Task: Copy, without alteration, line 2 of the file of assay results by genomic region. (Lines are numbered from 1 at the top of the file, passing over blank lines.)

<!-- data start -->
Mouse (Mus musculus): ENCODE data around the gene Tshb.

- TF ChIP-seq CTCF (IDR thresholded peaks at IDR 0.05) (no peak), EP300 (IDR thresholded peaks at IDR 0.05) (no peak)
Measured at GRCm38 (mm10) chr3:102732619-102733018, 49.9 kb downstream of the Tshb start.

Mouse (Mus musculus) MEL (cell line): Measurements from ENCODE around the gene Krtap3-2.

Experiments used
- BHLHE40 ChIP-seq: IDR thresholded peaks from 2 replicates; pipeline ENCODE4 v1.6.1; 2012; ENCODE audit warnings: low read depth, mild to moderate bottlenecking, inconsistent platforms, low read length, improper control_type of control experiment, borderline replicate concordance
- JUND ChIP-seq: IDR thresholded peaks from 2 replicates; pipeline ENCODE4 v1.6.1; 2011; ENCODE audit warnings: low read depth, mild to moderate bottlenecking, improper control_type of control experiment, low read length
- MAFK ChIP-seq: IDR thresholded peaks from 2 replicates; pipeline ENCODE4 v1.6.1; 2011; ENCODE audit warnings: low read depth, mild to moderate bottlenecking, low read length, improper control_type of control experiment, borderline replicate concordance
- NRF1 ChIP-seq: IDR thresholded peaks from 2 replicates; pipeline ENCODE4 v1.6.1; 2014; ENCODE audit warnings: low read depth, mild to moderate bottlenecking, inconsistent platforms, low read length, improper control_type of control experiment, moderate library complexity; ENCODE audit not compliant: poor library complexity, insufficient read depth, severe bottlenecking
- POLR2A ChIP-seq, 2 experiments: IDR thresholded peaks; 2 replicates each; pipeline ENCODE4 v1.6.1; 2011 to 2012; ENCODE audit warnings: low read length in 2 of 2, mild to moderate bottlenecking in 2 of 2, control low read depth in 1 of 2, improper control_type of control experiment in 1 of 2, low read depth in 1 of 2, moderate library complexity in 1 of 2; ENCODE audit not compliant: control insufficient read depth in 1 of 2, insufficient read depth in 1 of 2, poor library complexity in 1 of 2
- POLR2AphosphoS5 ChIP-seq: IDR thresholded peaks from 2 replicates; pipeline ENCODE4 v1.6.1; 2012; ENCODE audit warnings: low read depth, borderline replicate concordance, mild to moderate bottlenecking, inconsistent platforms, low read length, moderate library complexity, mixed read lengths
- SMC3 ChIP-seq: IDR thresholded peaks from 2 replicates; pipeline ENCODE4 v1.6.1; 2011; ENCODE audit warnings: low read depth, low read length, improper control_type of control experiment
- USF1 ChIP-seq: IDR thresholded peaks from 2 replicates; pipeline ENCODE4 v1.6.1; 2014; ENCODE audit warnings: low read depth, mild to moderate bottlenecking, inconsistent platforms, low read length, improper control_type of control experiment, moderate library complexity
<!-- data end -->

- TF ChIP-seq CTCF (IDR thresholded peaks at IDR 0.05) (no peak), EP300 (IDR thresholded peaks at IDR 0.05) (no peak)